First-time travelers to China wouldn’t think of leaving the country before they had seen the Great Wall, the Forbidden City, and the Terracotta Warriors. But few venture farther inland to the oasis of Dunhuang, a small city on the edge of the Gobi Desert, 1,150 miles northwest of Beijing. If they did make the trip, they would discover a World Heritage Site that rivals the beauty and cultural importance of more popular tourist attractions: the Mogao Caves, sometimes referred to as the Caves of the Thousand Buddhas. This expanse of 492 grottoes carved into the sandstone face of a nine-story-high cliff holds an unrivaled collection of Buddhist art, with more than 484,000 square feet of murals and 2,400 sculptures.
“The Mogao Caves are the greatest repository of early Chinese art, and it spans a thousand years, from the fourth to the 14th century,” says Mimi Gates, former director of the Seattle Art Museum and current chairman of the Dunhuang Foundation, which works to increase public awareness of the site and raise funds toward its conservation. “Located on the Chinese end of the Silk Road, it also is the place where many cultures of the world intersected with one another, so you have Greek and Roman, Persian and Middle Eastern, Indian and Chinese cultures, all interacting. Given the nature of our world today, it is all very relevant.”
Little known in the United States, the Mogao Caves—Mogaoku in Chinese, meaning “peerless caves”—are now receiving a boost in visibility. In April, the China Institute in New York launched a yearlong celebration, starting with “Dunhuang: Buddhist Art at the Gateway of the Silk Road,” with a re-creation of one of the caves and a selection of artifacts from the site, followed on the 14th of this month by “Inspired by Dunhuang: Re-Creation in Contemporary Chinese Art” (through June 8). The Getty Conservation Institute, which has been involved with the site since 1989 under a collaborative agreement with China’s State Administration of Cultural Heritage (SACH), is planning a much larger exhibition devoted to the Mogaoku (with support from the Dunhuang Foundation) for 2016.
These exhibitions coincide with the grand opening of a new $38 million state-of-the-art visitors center next May that will revolutionize a visit to the caves. It will also play a key role in the massive conservation project, which has become even more crucial as attendance has increased: 800,000 tourists, mostly from mainland China, visited last year.
A visit to the Mogaoku earlier this year left no doubt as to the historic significance of the Buddhist art there. These are not caves in a natural state with rudimentary markings on their rough walls but elaborate grottoes carved into a sandstone cliff. Architecturally, they echo temples, with entryways, niches, statues, and wall paintings that are indeed peerless examples of Chinese painting, from the Northern Wei period to the Yuan dynasty.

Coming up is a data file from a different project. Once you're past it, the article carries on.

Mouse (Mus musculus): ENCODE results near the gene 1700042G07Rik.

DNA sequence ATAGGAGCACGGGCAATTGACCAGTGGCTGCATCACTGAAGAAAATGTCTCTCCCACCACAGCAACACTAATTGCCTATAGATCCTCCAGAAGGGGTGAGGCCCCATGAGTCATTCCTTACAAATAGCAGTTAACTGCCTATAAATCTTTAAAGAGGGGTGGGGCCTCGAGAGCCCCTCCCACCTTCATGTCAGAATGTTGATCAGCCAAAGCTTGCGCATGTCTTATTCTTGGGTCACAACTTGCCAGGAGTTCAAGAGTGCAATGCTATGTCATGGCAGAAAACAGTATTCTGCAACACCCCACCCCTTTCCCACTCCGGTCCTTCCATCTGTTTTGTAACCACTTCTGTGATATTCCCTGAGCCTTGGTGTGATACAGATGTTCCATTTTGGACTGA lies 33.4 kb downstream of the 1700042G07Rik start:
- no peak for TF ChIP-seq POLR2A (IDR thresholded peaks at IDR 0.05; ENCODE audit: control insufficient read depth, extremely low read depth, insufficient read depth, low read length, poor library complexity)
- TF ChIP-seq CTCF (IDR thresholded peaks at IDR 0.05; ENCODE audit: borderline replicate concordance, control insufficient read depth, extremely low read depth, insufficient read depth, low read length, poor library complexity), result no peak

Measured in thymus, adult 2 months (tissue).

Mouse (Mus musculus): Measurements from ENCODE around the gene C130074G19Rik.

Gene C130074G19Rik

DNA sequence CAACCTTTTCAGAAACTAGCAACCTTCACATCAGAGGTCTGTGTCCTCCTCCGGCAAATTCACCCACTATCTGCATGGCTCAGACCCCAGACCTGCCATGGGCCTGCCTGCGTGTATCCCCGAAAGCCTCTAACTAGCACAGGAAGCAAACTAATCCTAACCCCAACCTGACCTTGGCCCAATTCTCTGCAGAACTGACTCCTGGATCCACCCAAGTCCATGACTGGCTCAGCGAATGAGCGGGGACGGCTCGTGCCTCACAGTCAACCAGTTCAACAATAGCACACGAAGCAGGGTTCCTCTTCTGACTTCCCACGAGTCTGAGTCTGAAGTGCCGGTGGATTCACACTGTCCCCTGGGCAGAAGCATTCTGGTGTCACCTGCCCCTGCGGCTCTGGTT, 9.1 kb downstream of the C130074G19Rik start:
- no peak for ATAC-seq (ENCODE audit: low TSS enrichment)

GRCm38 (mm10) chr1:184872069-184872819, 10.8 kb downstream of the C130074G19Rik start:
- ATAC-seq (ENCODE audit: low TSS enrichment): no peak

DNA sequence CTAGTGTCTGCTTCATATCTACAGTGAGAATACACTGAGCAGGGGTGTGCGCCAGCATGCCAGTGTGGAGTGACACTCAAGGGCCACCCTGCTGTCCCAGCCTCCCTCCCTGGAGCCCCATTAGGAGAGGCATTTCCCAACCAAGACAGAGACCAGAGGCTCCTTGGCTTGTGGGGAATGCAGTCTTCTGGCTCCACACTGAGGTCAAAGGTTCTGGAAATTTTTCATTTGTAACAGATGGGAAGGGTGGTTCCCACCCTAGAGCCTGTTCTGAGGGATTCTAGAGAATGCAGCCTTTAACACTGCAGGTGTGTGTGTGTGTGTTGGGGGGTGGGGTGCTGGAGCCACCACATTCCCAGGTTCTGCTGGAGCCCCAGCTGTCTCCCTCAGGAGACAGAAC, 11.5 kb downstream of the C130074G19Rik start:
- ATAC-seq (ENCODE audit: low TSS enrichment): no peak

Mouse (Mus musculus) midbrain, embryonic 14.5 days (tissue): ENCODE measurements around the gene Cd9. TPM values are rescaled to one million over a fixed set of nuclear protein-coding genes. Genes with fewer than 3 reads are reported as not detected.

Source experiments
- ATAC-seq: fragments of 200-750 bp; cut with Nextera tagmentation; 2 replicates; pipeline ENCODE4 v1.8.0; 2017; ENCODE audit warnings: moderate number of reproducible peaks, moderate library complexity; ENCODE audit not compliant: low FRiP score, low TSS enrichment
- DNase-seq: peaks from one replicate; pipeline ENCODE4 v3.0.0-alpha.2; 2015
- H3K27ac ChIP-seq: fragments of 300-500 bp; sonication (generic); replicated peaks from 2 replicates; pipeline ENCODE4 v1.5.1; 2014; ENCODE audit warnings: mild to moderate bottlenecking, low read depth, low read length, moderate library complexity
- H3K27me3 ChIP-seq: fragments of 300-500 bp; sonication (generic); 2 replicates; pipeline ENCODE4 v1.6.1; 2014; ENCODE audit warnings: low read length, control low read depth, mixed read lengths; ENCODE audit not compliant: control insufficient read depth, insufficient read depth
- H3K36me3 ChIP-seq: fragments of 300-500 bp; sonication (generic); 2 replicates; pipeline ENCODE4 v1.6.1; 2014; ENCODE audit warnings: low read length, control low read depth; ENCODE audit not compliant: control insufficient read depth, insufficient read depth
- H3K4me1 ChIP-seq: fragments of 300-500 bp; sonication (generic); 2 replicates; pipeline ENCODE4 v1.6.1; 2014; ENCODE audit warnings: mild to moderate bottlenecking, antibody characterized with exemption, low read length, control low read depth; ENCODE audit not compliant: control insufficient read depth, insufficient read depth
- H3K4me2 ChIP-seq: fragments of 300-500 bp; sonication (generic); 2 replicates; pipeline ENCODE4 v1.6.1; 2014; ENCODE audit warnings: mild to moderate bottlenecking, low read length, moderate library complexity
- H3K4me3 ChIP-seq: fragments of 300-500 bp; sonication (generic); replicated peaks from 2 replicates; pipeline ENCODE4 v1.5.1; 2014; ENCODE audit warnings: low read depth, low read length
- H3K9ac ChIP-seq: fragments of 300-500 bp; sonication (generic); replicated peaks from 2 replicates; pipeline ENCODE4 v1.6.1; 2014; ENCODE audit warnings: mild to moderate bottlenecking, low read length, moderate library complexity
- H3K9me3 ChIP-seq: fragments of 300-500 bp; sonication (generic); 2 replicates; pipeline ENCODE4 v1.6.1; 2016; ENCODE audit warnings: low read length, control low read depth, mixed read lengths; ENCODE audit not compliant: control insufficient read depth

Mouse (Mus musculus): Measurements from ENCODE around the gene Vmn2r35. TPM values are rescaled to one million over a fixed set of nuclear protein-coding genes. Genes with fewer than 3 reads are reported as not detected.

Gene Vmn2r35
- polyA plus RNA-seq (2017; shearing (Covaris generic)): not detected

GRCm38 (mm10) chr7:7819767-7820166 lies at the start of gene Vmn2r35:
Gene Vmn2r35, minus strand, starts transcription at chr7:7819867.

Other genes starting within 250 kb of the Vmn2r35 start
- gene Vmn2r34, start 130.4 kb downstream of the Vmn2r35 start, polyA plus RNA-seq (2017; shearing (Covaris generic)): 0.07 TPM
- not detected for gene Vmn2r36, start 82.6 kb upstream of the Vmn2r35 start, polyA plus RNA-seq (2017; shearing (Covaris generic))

Stepping into the darkness—only flashlights are allowed in the caves—I was amazed by the lyrical lines and vivid colors of the paintings and the sheer diversity of styles in the depiction of Buddha. In Cave 148, from the Tang dynasty (eighth century), there is a magnificent statue of a reclining Buddha in the state of achieving nirvana, at least 60 feet long, surrounded by dozens of disciples, each individually carved, with expressions of grief on their faces.
In Cave 130 (eighth century), a Buddha sits more than 85 feet high, a beneficent light shining on his face through a window at the top of the cave. It took 29 years to carve the figure into the rock, and then, like all the sculptures in Mogao, it was covered with a mixture of mud and straw and finally painted with gold leaf and natural pigments. The Thousand Buddha motif—created by stenciling the silhouette of Buddha multiple times—covers most of the walls and ceilings of many caves, but there are also exquisite murals of scenes from the life of Buddha and more than 2,000 statues of Bodhisattvas surrounding their leader, wearing decorative flowing robes and delicate jewelry.
In addition to the paintings and sculptures, which arouse in the viewer a profound sense of appreciation for human creativity, the site itself is awe inspiring. Emerging from a desert with towering sand dunes, the cliff stretches for 5,200 feet and stands almost 100 feet high, facing the sparkling Dachuan River.
“What I find compelling is to contemplate what those caves must have meant to people coming out of the desert—to walk into one of those caves to see the glory of Buddhist art,” says Neville Agnew, principal project specialist at the Getty Conservation Institute. “It must have been akin to walking into a cathedral to people in medieval times—the sheer contrast between a paradise inside and outside a stark, desiccated landscape.”
Legend has it that in a.d. 366 a monk crossing the desert had a vision of a thousand flaming lights flickering across the cliff face. He took it as a sign to set up camp and dig the first cave. Dunhuang was a major hub on the Silk Road—the great trade route that linked the Mediterranean to China—and centuries of travelers came through there, often commissioning caves as offerings for safety and prosperity on the road. Wealthy patrons and local rulers also commissioned caves, all created by monks living and worshipping at the site. In the 14th century, the Mongols invaded China, the borders contracted, and Dunhuang was no longer a safe haven, leaving the caves in disuse for nearly 600 years. But interest was revived in 1900, when a Taoist priest, Abbot Wang, took on the task of restoring the caves, sometimes irrevocably altering their appearance in his unsupervised enthusiasm.
Wang came across a cache of thousands of Buddhist scrolls sealed within the walls of one cave, now known as the Library Cave. This discovery, one of the greatest archeological finds of its day, brought a succession of European explorers—British, Russian, German, French—who took their pick for measly sums. Those scrolls are now housed in museums throughout Europe.
By the 1940s, China had grown tired of giving away valuable artifacts to foreign powers, and the Dunhuang Academy was founded to oversee operations and conduct research and conservation at the site. Today, the Mogaoku are threatened by a new breed of traveler, the crowds of tourists who bring carbon dioxide and humidity into the caves.
“There are rumors that they are going to close the caves, but that is not fact,” says Gates. Instead, the Dunhuang Academy will be better able to manage crowds with the new visitor center, designed by Beijing architect Cui Kai, principal of the China Architecture Design and Research Group. It will hold a theater where films about the history and significance of the art will be shown. More than 150 caves have been digitized for this effort, and several replicas will be featured at the center, which will be situated almost ten miles from the caves themselves to cut down on pollution.